TeamCity Setup for Web API Application


I was recently tasked with setting up a continuous integration build on a development server for a Visual Studio 2015 Web API solution. I had a little experience using Jenkins but had never attempted to set up such an application. But it was just a single application deploying to the same server. How hard could that be? I quickly found out. In all of my web searches I found maybe a couple of end to end articles but they proved to be incomplete and applied to older versions of TeamCity. The TeamCity documentation is very though but I still struggled with my limited DevOps experience. I can count only a few times I had ever even used MsBuild in my decades of Microsoft experience.

Jet Brains describes TeamCity as “Powerful Continuous Integration out of the box”. The latest version is 10.0 and the hefty 900 MB plus Windows installer may be downloaded here. The Professional version is free and offers the use of up to three build agents (MsBuild, script, NuGet, etc.) and twenty build configurations.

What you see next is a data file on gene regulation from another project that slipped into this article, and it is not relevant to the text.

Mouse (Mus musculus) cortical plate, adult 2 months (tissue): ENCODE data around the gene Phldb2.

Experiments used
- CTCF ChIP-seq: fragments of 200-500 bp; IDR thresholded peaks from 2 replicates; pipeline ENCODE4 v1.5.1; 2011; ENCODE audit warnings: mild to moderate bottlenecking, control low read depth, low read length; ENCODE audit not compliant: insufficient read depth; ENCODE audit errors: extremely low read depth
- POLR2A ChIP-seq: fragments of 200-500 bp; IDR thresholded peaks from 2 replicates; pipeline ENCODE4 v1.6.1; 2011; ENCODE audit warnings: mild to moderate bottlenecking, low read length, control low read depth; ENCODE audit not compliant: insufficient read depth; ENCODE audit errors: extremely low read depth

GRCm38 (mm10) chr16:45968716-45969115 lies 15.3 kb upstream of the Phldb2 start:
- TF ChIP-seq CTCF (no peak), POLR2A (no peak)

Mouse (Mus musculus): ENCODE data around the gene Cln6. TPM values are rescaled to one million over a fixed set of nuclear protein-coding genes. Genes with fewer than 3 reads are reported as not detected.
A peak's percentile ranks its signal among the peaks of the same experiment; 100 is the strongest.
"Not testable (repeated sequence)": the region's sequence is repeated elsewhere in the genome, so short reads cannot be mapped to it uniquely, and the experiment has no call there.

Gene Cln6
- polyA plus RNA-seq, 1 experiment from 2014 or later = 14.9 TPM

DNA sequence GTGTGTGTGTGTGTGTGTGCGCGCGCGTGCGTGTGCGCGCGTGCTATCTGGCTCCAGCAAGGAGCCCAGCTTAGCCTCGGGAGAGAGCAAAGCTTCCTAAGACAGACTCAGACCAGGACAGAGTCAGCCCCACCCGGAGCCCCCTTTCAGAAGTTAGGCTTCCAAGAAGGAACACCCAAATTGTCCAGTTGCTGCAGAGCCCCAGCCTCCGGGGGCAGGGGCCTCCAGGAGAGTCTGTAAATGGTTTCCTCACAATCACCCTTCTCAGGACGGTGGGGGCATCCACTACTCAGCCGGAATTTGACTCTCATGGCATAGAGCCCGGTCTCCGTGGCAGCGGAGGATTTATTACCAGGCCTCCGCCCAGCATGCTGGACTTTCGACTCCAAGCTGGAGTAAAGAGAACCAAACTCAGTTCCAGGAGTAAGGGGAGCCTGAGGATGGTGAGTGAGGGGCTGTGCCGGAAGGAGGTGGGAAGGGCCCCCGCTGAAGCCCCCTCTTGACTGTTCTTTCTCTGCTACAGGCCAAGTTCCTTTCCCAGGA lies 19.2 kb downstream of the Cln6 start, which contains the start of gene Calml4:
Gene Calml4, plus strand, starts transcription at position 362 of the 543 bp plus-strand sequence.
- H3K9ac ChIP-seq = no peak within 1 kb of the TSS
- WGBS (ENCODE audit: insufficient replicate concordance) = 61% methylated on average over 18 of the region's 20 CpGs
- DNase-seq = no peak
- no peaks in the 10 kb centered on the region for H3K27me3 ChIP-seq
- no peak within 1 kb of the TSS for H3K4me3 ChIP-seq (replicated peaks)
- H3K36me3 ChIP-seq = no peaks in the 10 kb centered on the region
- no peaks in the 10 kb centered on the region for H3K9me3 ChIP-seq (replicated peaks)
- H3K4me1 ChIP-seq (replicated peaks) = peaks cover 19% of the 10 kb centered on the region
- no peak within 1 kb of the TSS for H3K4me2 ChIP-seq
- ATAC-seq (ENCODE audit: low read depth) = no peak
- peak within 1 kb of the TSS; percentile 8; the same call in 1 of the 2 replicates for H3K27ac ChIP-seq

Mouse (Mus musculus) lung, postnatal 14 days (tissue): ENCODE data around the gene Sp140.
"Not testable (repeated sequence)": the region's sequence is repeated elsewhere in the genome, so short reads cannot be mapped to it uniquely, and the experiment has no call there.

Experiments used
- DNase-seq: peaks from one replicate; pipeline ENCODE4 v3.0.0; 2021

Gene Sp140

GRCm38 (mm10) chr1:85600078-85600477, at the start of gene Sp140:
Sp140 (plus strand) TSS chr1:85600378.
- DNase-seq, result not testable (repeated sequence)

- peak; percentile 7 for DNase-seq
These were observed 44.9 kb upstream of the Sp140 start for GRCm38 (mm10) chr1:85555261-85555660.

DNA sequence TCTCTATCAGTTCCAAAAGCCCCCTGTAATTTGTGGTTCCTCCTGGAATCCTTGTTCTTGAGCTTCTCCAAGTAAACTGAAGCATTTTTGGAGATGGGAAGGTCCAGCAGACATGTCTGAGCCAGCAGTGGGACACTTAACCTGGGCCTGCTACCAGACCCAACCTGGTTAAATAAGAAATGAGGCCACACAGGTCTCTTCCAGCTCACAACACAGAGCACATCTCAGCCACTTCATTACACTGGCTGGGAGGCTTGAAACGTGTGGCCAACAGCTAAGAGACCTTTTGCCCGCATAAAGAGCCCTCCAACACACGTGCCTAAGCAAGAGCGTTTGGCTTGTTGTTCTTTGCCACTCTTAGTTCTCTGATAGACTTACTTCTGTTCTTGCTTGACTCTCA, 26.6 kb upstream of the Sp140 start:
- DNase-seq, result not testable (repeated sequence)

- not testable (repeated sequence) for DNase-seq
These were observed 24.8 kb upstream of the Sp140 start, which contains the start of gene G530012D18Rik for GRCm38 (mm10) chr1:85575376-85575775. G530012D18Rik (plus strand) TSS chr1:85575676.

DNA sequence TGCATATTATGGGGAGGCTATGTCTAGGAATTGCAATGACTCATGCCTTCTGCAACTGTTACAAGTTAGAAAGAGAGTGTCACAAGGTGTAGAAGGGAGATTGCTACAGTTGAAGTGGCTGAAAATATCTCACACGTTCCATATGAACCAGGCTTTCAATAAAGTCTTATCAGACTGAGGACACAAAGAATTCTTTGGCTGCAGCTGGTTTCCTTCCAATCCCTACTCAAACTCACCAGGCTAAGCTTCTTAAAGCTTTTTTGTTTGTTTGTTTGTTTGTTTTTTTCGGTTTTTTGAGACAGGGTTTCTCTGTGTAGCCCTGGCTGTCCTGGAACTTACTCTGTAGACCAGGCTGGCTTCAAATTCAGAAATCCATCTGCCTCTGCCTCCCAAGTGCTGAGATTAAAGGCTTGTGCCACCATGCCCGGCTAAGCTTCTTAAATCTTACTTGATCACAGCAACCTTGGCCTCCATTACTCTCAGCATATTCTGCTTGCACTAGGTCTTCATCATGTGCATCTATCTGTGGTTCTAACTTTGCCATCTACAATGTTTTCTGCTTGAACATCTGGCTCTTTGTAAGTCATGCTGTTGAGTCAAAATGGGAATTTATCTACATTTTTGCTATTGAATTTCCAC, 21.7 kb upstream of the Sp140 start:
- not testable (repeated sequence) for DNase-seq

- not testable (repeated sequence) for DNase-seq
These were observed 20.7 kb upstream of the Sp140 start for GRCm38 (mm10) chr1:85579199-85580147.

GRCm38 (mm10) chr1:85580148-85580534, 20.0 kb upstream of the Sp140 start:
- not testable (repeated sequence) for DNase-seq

The installation is pretty straightforward and there were no problems. Be aware that the installer might put the current Windows user account in a Windows reporting user group. I could not determine if TeamCity was responsible for this and we removed the account from the group since we received a security alert about this. TeamCity seems to operate just fine without this group membership.

You will need to create a database for the system to use. We created an empty “TeamCity” database in SQL Server. You will be prompted to enter the connection information along with a SQL account and password. For SQL Server the JDBC drivers must be installed on the server. The JDBC driver package gives you two versions. You will have to tell TeamCity which one to use. I found the 6.0 version had no problems. MySQL and other databases are supported as well.

Important File Locations

With any such large complex application files are created and stored in various places. Here are some of the important locations for our installation. Note that you will specify the TeamCity Installation location during the install:

Name Description
TeamCity Installation E:\TeamCity
Application Data C:\ProgramData\JetBrains\TeamCity
Repository Location E:\TeamCity\buildAgent\work\{generated Id}\
The source, libraries, and compiled files for the project will be here.
NuGet packages folder will be created and loaded at the level of the solution file if you use a NuGet agent in TeamCity.
Windows 10 SDK Installer at
This would not install on our server so I copied the files on the next line from my dev machine to same folder on the server.